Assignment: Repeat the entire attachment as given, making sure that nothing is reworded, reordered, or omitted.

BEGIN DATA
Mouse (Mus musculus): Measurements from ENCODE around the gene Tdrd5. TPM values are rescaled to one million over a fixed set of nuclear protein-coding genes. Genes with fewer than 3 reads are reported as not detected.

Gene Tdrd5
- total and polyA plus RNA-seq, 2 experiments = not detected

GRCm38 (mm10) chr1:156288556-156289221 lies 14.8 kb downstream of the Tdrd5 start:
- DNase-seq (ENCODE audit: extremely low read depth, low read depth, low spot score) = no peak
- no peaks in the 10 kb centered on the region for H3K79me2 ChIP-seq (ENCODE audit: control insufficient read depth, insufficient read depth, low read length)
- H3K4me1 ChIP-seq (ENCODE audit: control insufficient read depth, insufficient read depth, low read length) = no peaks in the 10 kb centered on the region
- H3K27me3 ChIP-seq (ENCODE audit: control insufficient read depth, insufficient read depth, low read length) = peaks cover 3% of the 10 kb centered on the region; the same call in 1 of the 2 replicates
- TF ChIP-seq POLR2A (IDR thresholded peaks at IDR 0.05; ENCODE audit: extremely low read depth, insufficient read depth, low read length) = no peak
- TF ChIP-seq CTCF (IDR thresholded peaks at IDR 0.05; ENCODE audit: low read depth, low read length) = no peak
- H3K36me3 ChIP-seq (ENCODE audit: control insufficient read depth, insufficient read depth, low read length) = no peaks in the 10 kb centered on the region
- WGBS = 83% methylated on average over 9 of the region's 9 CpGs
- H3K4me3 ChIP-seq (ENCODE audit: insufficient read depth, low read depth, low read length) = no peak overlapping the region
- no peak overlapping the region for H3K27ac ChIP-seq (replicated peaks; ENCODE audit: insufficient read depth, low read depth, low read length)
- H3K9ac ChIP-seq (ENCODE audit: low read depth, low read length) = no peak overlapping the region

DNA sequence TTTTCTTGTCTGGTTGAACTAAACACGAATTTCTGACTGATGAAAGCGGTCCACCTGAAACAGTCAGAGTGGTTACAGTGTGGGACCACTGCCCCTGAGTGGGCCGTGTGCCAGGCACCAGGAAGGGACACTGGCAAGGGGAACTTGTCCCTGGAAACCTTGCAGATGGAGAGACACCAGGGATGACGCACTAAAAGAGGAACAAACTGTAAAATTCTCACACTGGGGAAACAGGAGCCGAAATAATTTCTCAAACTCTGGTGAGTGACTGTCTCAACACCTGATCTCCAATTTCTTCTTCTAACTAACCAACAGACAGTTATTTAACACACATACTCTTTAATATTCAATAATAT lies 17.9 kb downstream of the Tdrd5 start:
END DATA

Mouse (Mus musculus): Measurements from ENCODE around the gene Tdrd5. TPM values are rescaled to one million over a fixed set of nuclear protein-coding genes. Genes with fewer than 3 reads are reported as not detected.

Gene Tdrd5
- total and polyA plus RNA-seq, 2 experiments = not detected

GRCm38 (mm10) chr1:156288556-156289221 lies 14.8 kb downstream of the Tdrd5 start:
- DNase-seq (ENCODE audit: extremely low read depth, low read depth, low spot score) = no peak
- no peaks in the 10 kb centered on the region for H3K79me2 ChIP-seq (ENCODE audit: control insufficient read depth, insufficient read depth, low read length)
- H3K4me1 ChIP-seq (ENCODE audit: control insufficient read depth, insufficient read depth, low read length) = no peaks in the 10 kb centered on the region
- H3K27me3 ChIP-seq (ENCODE audit: control insufficient read depth, insufficient read depth, low read length) = peaks cover 3% of the 10 kb centered on the region; the same call in 1 of the 2 replicates
- TF ChIP-seq POLR2A (IDR thresholded peaks at IDR 0.05; ENCODE audit: extremely low read depth, insufficient read depth, low read length) = no peak
- TF ChIP-seq CTCF (IDR thresholded peaks at IDR 0.05; ENCODE audit: low read depth, low read length) = no peak
- H3K36me3 ChIP-seq (ENCODE audit: control insufficient read depth, insufficient read depth, low read length) = no peaks in the 10 kb centered on the region
- WGBS = 83% methylated on average over 9 of the region's 9 CpGs
- H3K4me3 ChIP-seq (ENCODE audit: insufficient read depth, low read depth, low read length) = no peak overlapping the region
- no peak overlapping the region for H3K27ac ChIP-seq (replicated peaks; ENCODE audit: insufficient read depth, low read depth, low read length)
- H3K9ac ChIP-seq (ENCODE audit: low read depth, low read length) = no peak overlapping the region

DNA sequence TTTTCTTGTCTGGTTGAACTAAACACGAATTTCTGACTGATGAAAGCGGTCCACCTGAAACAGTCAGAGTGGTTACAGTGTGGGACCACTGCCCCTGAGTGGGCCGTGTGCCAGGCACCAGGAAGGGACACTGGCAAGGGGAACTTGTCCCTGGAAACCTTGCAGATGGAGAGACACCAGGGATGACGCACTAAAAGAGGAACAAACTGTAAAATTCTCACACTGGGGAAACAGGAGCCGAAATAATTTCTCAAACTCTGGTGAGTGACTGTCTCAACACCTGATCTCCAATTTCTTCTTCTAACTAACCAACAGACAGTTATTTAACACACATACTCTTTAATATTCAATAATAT lies 17.9 kb downstream of the Tdrd5 start: